This took a few minutes – try doing that by hand.. Then I stitched them together with the MIST plugin. The result is a 27,000 x 12,000 pixel image, featuring a whole lot of red blood cells. You can zoom in on the version below. This was taken with a 100X oil immersion objective, at which magnification the smallest motion of the stage is a substantial fraction of the image, but still allows enough overlap for stitching.

Fun! Still a bit more experimenting to do, but I’m hoping to get this acquiring tagged proteins from 96-well plates.

Caveat for anyone who tries to implement this: obviously be very careful not to create significant non-twisting forces on the coaxial knobs – you don’t want to damage your stage and ruin the alignment.

Petition grapher

The houses of parliament in the UK host a website of petitions. When a particularly popular petition is trending it can be addictive to refresh the page and watch the numbers going up behind your eyes. But of course what one really wants is a graph.

So I built this tool which regularly queries the parliament API and stores historical petition signatures in a database which it uses to draw graphs.

The Up-Goer Five Text Editor

When Randall Monroe released the amazing Up-Goer Five comic, I was inspired to hack together a customised editor so that I could explain my own research in the limited vocabulary of the thousand most common words.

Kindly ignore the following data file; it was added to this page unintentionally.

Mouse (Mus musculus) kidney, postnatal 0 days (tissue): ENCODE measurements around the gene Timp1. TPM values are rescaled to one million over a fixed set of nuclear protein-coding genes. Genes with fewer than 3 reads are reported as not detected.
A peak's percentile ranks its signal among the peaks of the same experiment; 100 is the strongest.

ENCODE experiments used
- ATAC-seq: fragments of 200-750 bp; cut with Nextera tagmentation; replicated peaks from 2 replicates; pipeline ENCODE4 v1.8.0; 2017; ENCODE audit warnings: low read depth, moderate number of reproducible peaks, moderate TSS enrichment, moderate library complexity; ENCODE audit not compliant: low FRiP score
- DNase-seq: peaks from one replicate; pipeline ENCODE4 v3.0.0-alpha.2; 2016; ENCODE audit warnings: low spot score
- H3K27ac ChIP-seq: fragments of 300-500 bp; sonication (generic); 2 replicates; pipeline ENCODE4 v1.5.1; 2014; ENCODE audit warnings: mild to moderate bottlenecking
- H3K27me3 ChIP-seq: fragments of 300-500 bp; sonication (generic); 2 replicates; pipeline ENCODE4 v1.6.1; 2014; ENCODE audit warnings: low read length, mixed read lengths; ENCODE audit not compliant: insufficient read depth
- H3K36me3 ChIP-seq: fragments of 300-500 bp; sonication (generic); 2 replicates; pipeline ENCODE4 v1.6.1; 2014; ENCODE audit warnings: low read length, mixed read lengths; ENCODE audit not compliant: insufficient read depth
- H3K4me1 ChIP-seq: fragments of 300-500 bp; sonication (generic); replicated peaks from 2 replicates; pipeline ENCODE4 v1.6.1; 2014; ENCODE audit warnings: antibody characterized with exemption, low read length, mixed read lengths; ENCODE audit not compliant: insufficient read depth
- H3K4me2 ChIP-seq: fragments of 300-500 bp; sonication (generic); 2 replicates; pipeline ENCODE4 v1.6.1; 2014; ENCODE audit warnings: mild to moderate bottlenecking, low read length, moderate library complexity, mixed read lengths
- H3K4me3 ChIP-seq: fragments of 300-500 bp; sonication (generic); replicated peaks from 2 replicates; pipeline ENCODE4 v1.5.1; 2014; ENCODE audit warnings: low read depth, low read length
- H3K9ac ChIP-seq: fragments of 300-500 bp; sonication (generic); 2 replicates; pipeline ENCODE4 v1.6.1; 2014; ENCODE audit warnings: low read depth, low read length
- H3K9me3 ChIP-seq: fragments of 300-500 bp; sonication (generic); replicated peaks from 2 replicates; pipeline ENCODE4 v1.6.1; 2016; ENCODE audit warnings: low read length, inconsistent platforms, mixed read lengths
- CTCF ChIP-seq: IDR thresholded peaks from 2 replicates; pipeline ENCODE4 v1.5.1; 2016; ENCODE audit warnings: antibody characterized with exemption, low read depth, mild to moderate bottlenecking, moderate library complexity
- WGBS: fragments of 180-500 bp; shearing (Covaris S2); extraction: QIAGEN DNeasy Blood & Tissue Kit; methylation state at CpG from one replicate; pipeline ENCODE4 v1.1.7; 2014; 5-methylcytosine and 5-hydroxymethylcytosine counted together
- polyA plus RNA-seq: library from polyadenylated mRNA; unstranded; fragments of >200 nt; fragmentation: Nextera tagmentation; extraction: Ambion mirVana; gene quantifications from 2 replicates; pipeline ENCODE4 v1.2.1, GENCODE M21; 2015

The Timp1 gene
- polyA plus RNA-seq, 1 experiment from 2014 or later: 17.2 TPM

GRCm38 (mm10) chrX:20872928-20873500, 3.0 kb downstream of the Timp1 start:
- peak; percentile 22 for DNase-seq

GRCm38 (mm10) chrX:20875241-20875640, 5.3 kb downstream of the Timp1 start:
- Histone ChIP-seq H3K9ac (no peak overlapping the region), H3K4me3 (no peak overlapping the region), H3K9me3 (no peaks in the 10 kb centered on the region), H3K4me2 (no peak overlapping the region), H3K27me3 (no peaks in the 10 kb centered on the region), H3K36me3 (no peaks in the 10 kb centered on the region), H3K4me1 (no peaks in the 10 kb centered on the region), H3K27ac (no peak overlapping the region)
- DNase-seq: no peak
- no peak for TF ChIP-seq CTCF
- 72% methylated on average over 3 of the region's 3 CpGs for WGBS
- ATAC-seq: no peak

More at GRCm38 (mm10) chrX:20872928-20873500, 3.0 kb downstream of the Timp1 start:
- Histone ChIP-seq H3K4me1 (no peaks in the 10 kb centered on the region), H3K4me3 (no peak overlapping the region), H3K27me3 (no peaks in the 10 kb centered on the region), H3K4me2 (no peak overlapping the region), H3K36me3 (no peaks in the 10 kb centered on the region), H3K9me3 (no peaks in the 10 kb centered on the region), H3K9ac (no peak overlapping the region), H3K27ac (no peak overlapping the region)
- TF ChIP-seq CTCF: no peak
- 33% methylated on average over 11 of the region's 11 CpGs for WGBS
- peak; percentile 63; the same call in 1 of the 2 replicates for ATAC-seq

For me the most exciting bit about this was that I got an email from Mr. xkcd himself. It also became a bit of a science-communication craze. A lot of scientists got in on the action (some kind people have made a collection here).

The editor has featured in The Guardian (and again). More recently it’s even been used for conference sessions, which are pretty fantastic. (The 9th talk in that playlist is particularly excellent). It’s also quite popular as a science communication training exercise, although it goes without saying that no-one is suggesting that this is the best way to communicate.


The international genetic engineered machine competition (iGEM) was my first taste of proper experimental science, and I still have a fondness for synthetic biology. I was part of the Cambridge Team for 2010. This was an exciting team project where we got to define our own genetic engineering project and work on it over a summer.

We focused on bioluminescence, building modular genetic components (BioBricks) from firefly luciferase, in a number of colours, and also from the bacterium Vibrio fischeri. The exciting thing about the bacterial luciferase is that this permits ‘autoluminescence’, i.e. the bacteria produce light without adding any other chemicals. We exploited this to light ourselves in the photo below.

In the project we achieved a Gold Medal, were finalists in the competition and won the prize for Best Wiki, which I designed. As part of the project I built BioBrick2GenBank, a small tool which converts BioBricks to GenBank format for editing in standard cloning software. This has been used >350,000 times to date.

Our BioBricks have been used by a number of future teams, including by a team from Peking, who used this part in one bacterium, combined with a light sensitive-system in bacteria in a separate tube, to allow cell-cell communication!

Gibson assembly

We were also early users of the revolutionary Gibson Assembly protocol, and I penned the lyrics to the embarassing music-video we made to promote it, earning us the (dubious?) distinction of a Craig Venter tweet.


On the back of this project I was quoted in New Scientist, and later by the BBC.

Book chapter

Ben Reeve and I later wrote a chapter about the application of bioluminescence in synthetic biology.